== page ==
Springdales students visit Hauz Khas Complex

On january 17, we visited the Hauz Khas Complex. It was one of the coldest mornings of this season.

Written by Express News Service | New Delhi | Published: January 23, 2012 12:57 am

On january 17, we visited the Hauz Khas Complex. It was one of the coldest mornings of this season. We were guided by our tour experts from the Indian Express. They showed us around the area,which comprised of a huge pond,forts and Firoz Shah’s tomb. The told us about the art and architecture of the forts and its history. The historic pond was made to provide water to the entire Firoz Shah Kotla area. The entire structure was constructed using Islamic architecture. It was made during the Tughlaq Dynasty during the medieval period,which was very intriguing. After receiving so much knowledge and information on our heritage city,it felt very warm and nice to be a Delhiite! Delhi’s rich heritage and culture should be preserved,and more active groups should take part in restoration of these monuments as they are the pride and glory of India.

Tanima Kohli

I had a wonderful experience at the Hauz Khas complex. Being a resident of Hauz Khas,I was unaware of this monument. I am delighted that I was a part of this visit. I got to know about the diverse styles of architecture present in our country. The Hauz Khas complex is an example of Indo- Islamic architecture,and was very beautiful. Built during the reign of the Tughlaq dynasty,this monument is located in the Siri area of Delhi. It consists of a tomb,a madrassa and a royal lake. The tomb accommodates the grave of Firoz Shah Tughlaq. I was extremely fascinated by the architecture. The madrassa was where the schooling of the students took place. The lake was very beautiful. The monument is made up of buff sandstone,and very intricate. The monument is under the ASI and INTACH. This monument fascinated me and I honestly think it should be a world heritage site. Delhi consists of diverse styles of architecture,and I am very proud of it.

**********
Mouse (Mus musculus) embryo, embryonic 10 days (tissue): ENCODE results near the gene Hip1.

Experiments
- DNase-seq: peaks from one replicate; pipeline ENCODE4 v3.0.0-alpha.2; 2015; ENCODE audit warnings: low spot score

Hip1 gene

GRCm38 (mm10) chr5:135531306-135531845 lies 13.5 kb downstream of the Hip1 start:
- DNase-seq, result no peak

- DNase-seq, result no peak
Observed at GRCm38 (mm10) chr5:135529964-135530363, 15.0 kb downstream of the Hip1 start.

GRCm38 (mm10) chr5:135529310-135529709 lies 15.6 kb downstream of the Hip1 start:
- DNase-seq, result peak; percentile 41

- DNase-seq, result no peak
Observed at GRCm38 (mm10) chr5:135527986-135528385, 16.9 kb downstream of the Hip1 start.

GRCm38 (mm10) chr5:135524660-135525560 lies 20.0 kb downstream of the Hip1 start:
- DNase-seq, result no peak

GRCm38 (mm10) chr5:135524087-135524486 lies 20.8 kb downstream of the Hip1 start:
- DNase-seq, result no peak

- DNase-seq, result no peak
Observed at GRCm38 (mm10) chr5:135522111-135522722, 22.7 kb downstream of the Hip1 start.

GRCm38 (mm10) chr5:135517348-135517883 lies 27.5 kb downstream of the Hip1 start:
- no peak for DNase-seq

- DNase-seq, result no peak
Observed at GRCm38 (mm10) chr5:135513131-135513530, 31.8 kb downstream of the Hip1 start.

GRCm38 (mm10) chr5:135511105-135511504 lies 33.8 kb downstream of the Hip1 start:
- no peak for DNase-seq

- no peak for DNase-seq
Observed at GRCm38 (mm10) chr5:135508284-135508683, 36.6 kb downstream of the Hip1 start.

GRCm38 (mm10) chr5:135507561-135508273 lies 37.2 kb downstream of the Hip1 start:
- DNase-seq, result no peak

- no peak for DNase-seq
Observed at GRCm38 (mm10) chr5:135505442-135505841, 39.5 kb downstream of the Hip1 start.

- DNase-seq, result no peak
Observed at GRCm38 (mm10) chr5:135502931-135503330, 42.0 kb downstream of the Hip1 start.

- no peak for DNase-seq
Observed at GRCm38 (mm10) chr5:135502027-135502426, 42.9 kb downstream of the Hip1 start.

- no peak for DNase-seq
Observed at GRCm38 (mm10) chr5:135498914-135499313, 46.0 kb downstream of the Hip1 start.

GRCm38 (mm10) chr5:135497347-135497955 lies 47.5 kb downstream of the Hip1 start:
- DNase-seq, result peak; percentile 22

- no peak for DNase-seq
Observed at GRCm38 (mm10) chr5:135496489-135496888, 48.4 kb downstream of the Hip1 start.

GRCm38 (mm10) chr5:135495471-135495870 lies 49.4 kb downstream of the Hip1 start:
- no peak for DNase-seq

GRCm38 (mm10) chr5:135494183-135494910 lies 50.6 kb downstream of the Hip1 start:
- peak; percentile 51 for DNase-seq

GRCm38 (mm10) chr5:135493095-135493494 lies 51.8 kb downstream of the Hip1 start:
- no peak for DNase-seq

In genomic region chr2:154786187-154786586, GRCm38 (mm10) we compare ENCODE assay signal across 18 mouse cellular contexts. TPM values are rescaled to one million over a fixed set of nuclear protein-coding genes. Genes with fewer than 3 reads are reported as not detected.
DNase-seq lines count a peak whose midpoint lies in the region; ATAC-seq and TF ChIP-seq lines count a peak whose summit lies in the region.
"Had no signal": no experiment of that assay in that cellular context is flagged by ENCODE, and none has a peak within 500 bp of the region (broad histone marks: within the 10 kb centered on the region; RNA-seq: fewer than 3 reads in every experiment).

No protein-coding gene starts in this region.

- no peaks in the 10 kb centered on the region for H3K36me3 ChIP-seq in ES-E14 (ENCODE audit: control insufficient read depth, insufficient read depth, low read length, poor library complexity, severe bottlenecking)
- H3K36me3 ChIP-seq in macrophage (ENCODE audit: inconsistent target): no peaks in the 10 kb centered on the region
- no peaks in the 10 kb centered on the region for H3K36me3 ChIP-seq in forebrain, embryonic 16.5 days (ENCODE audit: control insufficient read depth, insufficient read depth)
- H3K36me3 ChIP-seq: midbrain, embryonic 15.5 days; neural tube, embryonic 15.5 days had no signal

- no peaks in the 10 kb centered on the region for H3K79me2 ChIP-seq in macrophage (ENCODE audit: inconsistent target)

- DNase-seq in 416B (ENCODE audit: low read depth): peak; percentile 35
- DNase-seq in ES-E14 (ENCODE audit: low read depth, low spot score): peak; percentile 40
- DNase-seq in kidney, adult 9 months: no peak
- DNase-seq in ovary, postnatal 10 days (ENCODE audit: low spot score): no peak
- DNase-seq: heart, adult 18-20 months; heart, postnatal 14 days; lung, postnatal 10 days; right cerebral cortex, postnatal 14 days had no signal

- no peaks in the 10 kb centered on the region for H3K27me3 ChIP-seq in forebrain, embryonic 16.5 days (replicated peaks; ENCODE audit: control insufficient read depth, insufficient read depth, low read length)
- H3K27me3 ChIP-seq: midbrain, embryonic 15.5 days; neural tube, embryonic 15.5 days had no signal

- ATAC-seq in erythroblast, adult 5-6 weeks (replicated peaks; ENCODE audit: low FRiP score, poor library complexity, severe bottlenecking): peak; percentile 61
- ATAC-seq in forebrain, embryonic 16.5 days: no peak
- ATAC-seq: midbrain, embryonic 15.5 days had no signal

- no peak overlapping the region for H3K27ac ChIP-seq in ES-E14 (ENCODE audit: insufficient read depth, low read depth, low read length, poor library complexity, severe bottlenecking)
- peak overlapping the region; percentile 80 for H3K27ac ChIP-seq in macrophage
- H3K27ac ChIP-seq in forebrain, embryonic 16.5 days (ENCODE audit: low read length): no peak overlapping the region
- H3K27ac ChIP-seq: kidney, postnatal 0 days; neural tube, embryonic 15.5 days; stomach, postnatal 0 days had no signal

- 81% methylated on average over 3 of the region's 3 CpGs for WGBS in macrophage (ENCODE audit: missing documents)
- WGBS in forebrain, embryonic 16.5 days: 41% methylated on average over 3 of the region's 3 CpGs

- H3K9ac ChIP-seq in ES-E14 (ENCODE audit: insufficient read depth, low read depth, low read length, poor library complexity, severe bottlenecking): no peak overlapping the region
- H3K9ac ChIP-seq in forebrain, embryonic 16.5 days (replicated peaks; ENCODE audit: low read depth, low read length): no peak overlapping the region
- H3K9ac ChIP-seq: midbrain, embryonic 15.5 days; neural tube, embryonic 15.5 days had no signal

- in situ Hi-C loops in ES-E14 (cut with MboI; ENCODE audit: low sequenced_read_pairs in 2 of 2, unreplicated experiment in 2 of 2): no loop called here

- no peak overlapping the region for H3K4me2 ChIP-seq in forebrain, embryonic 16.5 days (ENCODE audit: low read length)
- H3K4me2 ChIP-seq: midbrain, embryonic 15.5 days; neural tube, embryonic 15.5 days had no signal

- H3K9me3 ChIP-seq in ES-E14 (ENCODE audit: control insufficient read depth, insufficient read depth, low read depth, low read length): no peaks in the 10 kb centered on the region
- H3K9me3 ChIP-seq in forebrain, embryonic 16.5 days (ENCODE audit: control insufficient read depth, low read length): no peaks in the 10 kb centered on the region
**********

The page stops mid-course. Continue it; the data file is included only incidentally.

Dhruv Mittar,X-D

The trip to the Hauz Khaz complex, organised by the Indian Express group, was fun and fascinating . We learnt that the Hauz Khas,or the ‘royal tank’ and the fort,were built in the 13th Century during the reign of the Delhi Sultan,Allaudin Khilji,basically to channelise water path towards the inhabitants of Siri and was a model of the Indo-Islamic architecture. An interesting fact was that the monument was still so sturdy and strong,built nearly 800 years ago with scientific calculations ,practical architecture,planning ,transportation and construction. It was heartening to hear that agencies like INTACH and MCD were carrying out necessary restoration work. The tour was very informative,and made me notice the cultural traditions and heritage our country holds.

Shefali bharati,X-B

On January 17,2012,a group of 100 students went to visit the Hauz Khas Complex located in South Delhi. We went with our class teacher and were guided by an amazing guide. It was a wonderful experience to visit this historical monument of India. India is among one of the rare and unique countries in the world which stands out for its ancient cultures and traditions that span centuries. We were told by the guide that the Hauz Khas Complex in South Delhi houses a water tank,an Islamic seminary,a mosque,a tomb and pavilions built around an urbanised village with medieval history traced to the 13th Century of the Delhi Sultanate reign. It was part of Siri (now known as Hauz Khas),the second medieval city of India. Hauz means water tank and Khas means royal/special. A mosque and a madrassa also stand on either side of the lake. The monument is now taken care by the ASI (Archaeological Survey of India). India’s grand repository of ancient cultural and natural treasures is of great significance to the history and civilization of the world.

Tarang Gupta